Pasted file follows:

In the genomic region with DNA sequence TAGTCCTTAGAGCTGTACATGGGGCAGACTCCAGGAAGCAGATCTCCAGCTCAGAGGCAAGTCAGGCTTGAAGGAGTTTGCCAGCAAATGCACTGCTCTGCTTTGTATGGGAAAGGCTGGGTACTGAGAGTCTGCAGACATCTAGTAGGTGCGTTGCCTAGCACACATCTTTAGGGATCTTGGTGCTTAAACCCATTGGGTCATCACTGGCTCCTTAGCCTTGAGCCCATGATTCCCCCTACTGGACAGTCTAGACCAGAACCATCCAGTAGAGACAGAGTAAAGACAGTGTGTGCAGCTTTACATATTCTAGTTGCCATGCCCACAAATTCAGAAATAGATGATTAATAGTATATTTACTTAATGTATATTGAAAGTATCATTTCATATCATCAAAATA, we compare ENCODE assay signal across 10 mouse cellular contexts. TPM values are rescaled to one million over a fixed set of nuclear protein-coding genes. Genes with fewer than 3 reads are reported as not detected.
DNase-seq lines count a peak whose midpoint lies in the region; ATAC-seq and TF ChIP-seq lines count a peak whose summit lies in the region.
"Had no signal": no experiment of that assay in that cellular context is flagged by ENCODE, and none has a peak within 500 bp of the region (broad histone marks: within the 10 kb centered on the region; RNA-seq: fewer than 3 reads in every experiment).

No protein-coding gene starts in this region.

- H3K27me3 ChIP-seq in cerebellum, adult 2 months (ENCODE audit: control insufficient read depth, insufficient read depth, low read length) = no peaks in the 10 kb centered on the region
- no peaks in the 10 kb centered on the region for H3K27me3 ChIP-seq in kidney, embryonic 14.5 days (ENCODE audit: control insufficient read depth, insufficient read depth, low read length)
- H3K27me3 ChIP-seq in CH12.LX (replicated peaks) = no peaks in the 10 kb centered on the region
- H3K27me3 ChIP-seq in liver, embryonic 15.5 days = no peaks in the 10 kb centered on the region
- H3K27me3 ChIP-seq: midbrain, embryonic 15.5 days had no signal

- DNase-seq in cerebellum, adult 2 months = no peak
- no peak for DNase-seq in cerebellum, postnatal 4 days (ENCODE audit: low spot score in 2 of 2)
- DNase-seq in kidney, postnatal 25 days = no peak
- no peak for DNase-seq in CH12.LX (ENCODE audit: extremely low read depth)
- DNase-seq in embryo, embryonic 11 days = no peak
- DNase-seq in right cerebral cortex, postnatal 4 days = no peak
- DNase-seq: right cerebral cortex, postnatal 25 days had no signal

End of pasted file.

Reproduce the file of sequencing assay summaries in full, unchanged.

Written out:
In the genomic region with DNA sequence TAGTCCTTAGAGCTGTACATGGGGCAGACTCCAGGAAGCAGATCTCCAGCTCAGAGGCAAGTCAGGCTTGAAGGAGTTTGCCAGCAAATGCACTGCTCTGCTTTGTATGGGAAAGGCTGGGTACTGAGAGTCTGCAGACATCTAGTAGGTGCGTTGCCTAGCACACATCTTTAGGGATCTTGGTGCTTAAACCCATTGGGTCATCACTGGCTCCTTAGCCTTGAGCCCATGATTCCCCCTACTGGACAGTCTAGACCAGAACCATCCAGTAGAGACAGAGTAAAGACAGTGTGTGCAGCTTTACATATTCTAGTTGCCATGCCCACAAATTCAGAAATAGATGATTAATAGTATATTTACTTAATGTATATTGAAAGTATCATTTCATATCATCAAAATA, we compare ENCODE assay signal across 10 mouse cellular contexts. TPM values are rescaled to one million over a fixed set of nuclear protein-coding genes. Genes with fewer than 3 reads are reported as not detected.
DNase-seq lines count a peak whose midpoint lies in the region; ATAC-seq and TF ChIP-seq lines count a peak whose summit lies in the region.
"Had no signal": no experiment of that assay in that cellular context is flagged by ENCODE, and none has a peak within 500 bp of the region (broad histone marks: within the 10 kb centered on the region; RNA-seq: fewer than 3 reads in every experiment).

No protein-coding gene starts in this region.

- H3K27me3 ChIP-seq in cerebellum, adult 2 months (ENCODE audit: control insufficient read depth, insufficient read depth, low read length) = no peaks in the 10 kb centered on the region
- no peaks in the 10 kb centered on the region for H3K27me3 ChIP-seq in kidney, embryonic 14.5 days (ENCODE audit: control insufficient read depth, insufficient read depth, low read length)
- H3K27me3 ChIP-seq in CH12.LX (replicated peaks) = no peaks in the 10 kb centered on the region
- H3K27me3 ChIP-seq in liver, embryonic 15.5 days = no peaks in the 10 kb centered on the region
- H3K27me3 ChIP-seq: midbrain, embryonic 15.5 days had no signal

- DNase-seq in cerebellum, adult 2 months = no peak
- no peak for DNase-seq in cerebellum, postnatal 4 days (ENCODE audit: low spot score in 2 of 2)
- DNase-seq in kidney, postnatal 25 days = no peak
- no peak for DNase-seq in CH12.LX (ENCODE audit: extremely low read depth)
- DNase-seq in embryo, embryonic 11 days = no peak
- DNase-seq in right cerebral cortex, postnatal 4 days = no peak
- DNase-seq: right cerebral cortex, postnatal 25 days had no signal